2 Oct

Rev. Dennis H. Holtschneider

The Rev. Dennis H. Holtschneider is president of DePaul University, having been appointed to that position in 2004. As the Chicago school’s chief executive officer, he has been active in such civic organizations as the Economic Club of Chicago, Illinois Reform Commission, Chicago History Museum and Chicago2016. He has a doctorate from Harvard University in Administration, Planning and Social Policy.

Q: How do you think Mayor Daley will be remembered by historians?

A: There will be a significant list of accomplishments, including beautifying the city, greening the city, keeping Chicago economically vibrant in a time when nearly other major city on the Great Lakes slipped badly; replacing the failure that was the public housing system with mixed use housing; the expansion of the arts, health care and higher education sectors in the city; the airport expansion; raising Chicago’s global profile; growth of Chicago as a tourist destination; and the redevelopment of Navy Pier and Millennium Park. There will also be the usual list of questioned activity, including the destruction of Meigs Field, the patronage scandals, the hired truck scandal and the selling of public assets to fund short-term budget deficits.

Overall, I think the mayor will be remembered rather fondly by history. He’ll likely be considered a transitional figure who simultaneously led the city according to both “the old rules” and “the new rules.” When he began, the city unions, ward system, and patronage system were powerful forces in the city through which much of the city business was accomplished. As he leaves office, much of that still exists but is weakened, and a different legal and political climate requiring more transparency and business-like processes for “good-government” is beginning to take its place. Chicago is still very much in this transition, and I think it will be said of Mayor Daley that he knew how to lead through both systems, and in fact is the best single example of this transition period.

Q: What qualities would you like to see in Chicago’s next mayor?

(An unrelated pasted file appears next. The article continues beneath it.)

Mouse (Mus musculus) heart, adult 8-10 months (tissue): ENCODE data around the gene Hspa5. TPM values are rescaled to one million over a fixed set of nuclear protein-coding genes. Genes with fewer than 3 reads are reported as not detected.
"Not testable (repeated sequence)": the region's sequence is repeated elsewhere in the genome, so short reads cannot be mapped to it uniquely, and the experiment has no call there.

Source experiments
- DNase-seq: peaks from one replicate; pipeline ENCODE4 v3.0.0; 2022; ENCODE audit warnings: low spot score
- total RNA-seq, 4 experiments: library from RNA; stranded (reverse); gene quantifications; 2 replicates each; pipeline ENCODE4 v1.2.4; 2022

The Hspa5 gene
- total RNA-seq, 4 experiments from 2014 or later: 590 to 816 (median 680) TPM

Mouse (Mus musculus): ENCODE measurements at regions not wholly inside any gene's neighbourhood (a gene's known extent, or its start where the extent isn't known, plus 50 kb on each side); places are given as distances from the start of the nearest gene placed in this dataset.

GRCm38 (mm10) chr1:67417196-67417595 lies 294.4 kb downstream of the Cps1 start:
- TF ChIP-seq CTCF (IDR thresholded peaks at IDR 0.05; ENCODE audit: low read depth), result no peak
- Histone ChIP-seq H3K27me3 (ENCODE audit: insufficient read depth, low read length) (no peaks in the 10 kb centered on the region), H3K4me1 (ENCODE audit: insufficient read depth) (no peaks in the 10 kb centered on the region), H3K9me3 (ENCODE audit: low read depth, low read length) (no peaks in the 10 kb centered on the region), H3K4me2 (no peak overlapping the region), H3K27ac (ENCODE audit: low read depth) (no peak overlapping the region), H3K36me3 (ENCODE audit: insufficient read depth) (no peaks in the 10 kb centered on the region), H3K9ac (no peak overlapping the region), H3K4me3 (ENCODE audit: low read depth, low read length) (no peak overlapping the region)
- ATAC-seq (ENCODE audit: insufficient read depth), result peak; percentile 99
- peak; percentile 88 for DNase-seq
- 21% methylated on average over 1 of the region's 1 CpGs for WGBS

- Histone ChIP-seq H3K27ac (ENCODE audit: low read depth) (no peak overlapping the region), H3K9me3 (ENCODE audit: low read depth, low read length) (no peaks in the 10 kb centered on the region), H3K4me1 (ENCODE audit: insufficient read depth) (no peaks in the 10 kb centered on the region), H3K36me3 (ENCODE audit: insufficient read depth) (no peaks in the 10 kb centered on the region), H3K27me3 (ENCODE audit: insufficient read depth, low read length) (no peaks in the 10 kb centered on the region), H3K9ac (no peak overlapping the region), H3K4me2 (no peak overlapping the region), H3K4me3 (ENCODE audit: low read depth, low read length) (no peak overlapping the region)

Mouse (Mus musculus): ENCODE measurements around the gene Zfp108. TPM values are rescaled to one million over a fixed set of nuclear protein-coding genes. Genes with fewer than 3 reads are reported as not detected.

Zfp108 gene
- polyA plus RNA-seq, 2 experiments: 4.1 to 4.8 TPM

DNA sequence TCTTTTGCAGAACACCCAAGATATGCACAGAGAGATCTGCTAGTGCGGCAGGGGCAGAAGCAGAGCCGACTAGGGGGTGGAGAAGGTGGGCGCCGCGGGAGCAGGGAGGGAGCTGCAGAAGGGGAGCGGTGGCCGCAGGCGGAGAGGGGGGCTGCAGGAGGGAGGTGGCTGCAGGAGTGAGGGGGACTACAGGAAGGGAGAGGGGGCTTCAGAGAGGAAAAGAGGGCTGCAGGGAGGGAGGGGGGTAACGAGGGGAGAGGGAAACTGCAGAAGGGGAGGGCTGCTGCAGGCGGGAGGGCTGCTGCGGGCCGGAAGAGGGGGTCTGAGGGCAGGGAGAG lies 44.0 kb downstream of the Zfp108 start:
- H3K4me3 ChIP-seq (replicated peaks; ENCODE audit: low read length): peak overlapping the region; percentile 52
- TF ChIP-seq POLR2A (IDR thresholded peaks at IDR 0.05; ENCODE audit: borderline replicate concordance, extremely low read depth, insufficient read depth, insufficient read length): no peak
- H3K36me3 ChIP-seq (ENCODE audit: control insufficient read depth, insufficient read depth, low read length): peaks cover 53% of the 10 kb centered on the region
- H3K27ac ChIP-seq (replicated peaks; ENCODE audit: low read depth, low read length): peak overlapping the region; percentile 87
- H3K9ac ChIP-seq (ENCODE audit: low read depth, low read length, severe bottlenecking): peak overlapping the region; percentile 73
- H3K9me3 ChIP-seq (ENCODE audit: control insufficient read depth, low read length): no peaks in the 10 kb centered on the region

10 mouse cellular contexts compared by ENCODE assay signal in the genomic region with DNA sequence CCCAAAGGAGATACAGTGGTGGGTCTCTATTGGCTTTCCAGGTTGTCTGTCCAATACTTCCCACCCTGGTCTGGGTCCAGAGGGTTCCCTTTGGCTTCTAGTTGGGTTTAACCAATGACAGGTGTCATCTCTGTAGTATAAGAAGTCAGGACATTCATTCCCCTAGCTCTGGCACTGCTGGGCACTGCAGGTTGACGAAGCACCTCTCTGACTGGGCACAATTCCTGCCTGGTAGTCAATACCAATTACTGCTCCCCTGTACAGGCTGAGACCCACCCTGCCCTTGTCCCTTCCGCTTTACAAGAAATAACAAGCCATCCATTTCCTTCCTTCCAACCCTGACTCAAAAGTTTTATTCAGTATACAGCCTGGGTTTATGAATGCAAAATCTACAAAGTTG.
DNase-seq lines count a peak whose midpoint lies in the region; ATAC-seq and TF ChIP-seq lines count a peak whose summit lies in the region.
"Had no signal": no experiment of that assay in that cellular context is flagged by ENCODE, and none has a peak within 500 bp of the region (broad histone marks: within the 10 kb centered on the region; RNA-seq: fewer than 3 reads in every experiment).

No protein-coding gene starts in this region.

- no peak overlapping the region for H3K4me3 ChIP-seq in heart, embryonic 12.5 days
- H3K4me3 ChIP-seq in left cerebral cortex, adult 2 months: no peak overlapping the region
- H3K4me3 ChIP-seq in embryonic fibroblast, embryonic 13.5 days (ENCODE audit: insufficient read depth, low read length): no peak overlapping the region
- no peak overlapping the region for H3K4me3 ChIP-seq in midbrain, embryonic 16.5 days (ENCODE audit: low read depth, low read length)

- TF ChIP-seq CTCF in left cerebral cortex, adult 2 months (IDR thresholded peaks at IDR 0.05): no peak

The next mayor has a terrible set of challenges in the immediate years ahead. Until the national economy picks up, the city is going to face a revenue shortfall and still have to pay all the expenses of a budget that’s largely salaries, forcing highly unpopular choices. Many forces in the city and state will likely “test” their own relative strength against the new mayor’s. We’ll need someone who’s willing to name the challenges clearly and transparently, and who can successfully withstand the inevitable pushback as those choices are made. I also hope that in the midst of this “defense,” the new mayor executes a strong offense, investing in the basic infrastructure and city improvements that make Chicago attractive in the long run. The city must retain long-run thinking to survive. I sincerely hope we get someone who loves Chicago as much as Mayor Daley has, putting the city first in all things without regard to future office or advancement. If anything, that’s been the current Mayor’s—and Chicago’s—saving grace.

Q: Do you think there is campus enthusiasm for the upcoming elections?

A: Yes, I find it’s a frequent conversation topic everywhere I go on campus. I think this will only increase as the candidates declare themselves in the weeks ahead. What would please me even more, however, is if DePaul students would get involved in the election and work on behalf of their preferred candidates. Good government only happens when good people get involved.

Megan Ashley

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